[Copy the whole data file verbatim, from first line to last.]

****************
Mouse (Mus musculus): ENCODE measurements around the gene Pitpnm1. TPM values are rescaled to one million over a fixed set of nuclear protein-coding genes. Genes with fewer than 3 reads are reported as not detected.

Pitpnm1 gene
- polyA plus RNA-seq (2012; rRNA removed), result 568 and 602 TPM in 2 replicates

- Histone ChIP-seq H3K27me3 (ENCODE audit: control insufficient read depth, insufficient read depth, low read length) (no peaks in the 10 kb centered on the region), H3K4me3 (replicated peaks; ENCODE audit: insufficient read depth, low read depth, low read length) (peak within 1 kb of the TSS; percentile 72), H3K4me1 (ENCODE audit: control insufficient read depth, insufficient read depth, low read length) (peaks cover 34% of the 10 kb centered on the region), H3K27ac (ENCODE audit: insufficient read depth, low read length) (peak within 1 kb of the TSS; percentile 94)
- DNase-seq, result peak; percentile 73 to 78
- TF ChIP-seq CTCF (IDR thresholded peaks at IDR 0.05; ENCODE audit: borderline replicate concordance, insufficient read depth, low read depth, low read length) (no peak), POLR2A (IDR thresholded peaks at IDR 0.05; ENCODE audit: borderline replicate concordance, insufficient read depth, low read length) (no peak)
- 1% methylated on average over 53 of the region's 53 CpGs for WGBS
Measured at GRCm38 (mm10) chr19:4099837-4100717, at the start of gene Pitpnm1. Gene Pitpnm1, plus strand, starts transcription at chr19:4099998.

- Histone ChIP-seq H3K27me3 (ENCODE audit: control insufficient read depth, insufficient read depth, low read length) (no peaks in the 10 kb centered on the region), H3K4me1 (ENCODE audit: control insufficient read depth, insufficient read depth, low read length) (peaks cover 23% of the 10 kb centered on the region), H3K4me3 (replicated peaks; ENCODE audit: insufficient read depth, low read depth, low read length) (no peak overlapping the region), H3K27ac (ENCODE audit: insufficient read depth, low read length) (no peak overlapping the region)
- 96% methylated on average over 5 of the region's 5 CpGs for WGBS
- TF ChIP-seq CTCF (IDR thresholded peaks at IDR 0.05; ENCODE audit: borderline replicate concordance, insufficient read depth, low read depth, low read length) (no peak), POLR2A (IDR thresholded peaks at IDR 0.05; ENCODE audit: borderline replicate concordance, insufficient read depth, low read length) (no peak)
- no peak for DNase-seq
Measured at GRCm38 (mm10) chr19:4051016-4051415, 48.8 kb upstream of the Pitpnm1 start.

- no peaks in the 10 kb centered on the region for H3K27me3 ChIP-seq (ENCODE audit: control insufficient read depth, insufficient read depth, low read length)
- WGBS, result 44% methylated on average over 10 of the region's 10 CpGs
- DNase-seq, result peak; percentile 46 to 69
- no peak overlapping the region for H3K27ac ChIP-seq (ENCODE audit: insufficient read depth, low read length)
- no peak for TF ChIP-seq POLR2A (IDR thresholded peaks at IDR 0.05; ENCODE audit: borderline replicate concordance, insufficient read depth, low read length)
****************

Mouse (Mus musculus): ENCODE measurements around the gene Pitpnm1. TPM values are rescaled to one million over a fixed set of nuclear protein-coding genes. Genes with fewer than 3 reads are reported as not detected.

Pitpnm1 gene
- polyA plus RNA-seq (2012; rRNA removed), result 568 and 602 TPM in 2 replicates

- Histone ChIP-seq H3K27me3 (ENCODE audit: control insufficient read depth, insufficient read depth, low read length) (no peaks in the 10 kb centered on the region), H3K4me3 (replicated peaks; ENCODE audit: insufficient read depth, low read depth, low read length) (peak within 1 kb of the TSS; percentile 72), H3K4me1 (ENCODE audit: control insufficient read depth, insufficient read depth, low read length) (peaks cover 34% of the 10 kb centered on the region), H3K27ac (ENCODE audit: insufficient read depth, low read length) (peak within 1 kb of the TSS; percentile 94)
- DNase-seq, result peak; percentile 73 to 78
- TF ChIP-seq CTCF (IDR thresholded peaks at IDR 0.05; ENCODE audit: borderline replicate concordance, insufficient read depth, low read depth, low read length) (no peak), POLR2A (IDR thresholded peaks at IDR 0.05; ENCODE audit: borderline replicate concordance, insufficient read depth, low read length) (no peak)
- 1% methylated on average over 53 of the region's 53 CpGs for WGBS
Measured at GRCm38 (mm10) chr19:4099837-4100717, at the start of gene Pitpnm1. Gene Pitpnm1, plus strand, starts transcription at chr19:4099998.

- Histone ChIP-seq H3K27me3 (ENCODE audit: control insufficient read depth, insufficient read depth, low read length) (no peaks in the 10 kb centered on the region), H3K4me1 (ENCODE audit: control insufficient read depth, insufficient read depth, low read length) (peaks cover 23% of the 10 kb centered on the region), H3K4me3 (replicated peaks; ENCODE audit: insufficient read depth, low read depth, low read length) (no peak overlapping the region), H3K27ac (ENCODE audit: insufficient read depth, low read length) (no peak overlapping the region)
- 96% methylated on average over 5 of the region's 5 CpGs for WGBS
- TF ChIP-seq CTCF (IDR thresholded peaks at IDR 0.05; ENCODE audit: borderline replicate concordance, insufficient read depth, low read depth, low read length) (no peak), POLR2A (IDR thresholded peaks at IDR 0.05; ENCODE audit: borderline replicate concordance, insufficient read depth, low read length) (no peak)
- no peak for DNase-seq
Measured at GRCm38 (mm10) chr19:4051016-4051415, 48.8 kb upstream of the Pitpnm1 start.

- no peaks in the 10 kb centered on the region for H3K27me3 ChIP-seq (ENCODE audit: control insufficient read depth, insufficient read depth, low read length)
- WGBS, result 44% methylated on average over 10 of the region's 10 CpGs
- DNase-seq, result peak; percentile 46 to 69
- no peak overlapping the region for H3K27ac ChIP-seq (ENCODE audit: insufficient read depth, low read length)
- no peak for TF ChIP-seq POLR2A (IDR thresholded peaks at IDR 0.05; ENCODE audit: borderline replicate concordance, insufficient read depth, low read length)